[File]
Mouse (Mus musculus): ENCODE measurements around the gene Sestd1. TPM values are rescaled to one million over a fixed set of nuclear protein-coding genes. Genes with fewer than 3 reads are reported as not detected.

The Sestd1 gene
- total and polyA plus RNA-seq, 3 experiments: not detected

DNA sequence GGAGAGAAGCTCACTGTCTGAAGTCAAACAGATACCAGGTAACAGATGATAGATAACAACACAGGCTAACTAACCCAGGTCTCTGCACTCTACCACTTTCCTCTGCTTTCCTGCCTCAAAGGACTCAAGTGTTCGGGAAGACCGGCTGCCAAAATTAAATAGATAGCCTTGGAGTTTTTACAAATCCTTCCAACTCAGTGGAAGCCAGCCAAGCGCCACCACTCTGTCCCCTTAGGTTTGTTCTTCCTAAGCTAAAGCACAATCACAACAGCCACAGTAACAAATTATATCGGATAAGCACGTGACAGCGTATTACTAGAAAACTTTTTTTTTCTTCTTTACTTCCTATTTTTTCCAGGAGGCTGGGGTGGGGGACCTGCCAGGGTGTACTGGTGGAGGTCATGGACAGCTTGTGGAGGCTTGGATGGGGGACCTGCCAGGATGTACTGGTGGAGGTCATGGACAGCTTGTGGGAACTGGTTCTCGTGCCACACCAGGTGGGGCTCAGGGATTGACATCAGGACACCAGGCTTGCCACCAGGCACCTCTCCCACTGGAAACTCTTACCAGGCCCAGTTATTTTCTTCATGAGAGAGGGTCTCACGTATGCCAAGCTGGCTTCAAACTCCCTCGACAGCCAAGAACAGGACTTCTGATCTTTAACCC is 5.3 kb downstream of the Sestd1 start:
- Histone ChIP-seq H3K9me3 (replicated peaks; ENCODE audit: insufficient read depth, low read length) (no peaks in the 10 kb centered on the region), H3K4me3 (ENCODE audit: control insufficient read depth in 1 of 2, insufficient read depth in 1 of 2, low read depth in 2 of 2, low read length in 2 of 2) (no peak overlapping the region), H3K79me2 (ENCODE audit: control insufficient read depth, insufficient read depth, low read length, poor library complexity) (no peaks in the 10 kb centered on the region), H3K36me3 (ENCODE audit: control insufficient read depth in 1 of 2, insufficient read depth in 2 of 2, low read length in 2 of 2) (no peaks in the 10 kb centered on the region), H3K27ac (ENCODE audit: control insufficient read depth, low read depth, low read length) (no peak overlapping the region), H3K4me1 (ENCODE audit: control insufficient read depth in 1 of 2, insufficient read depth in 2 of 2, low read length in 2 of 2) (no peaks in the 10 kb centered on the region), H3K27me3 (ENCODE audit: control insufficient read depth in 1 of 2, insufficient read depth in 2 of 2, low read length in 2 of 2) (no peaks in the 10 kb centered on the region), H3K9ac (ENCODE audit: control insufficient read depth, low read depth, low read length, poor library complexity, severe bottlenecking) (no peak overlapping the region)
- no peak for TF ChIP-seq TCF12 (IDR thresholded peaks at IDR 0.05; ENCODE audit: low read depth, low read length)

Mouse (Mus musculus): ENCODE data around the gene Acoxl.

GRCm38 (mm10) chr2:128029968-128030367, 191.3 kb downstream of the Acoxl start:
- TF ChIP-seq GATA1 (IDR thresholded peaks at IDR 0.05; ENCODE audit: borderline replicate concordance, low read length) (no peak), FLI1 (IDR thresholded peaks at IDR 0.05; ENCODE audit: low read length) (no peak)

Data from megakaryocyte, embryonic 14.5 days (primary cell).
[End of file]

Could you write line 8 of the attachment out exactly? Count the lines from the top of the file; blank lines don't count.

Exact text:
GRCm38 (mm10) chr2:128029968-128030367, 191.3 kb downstream of the Acoxl start: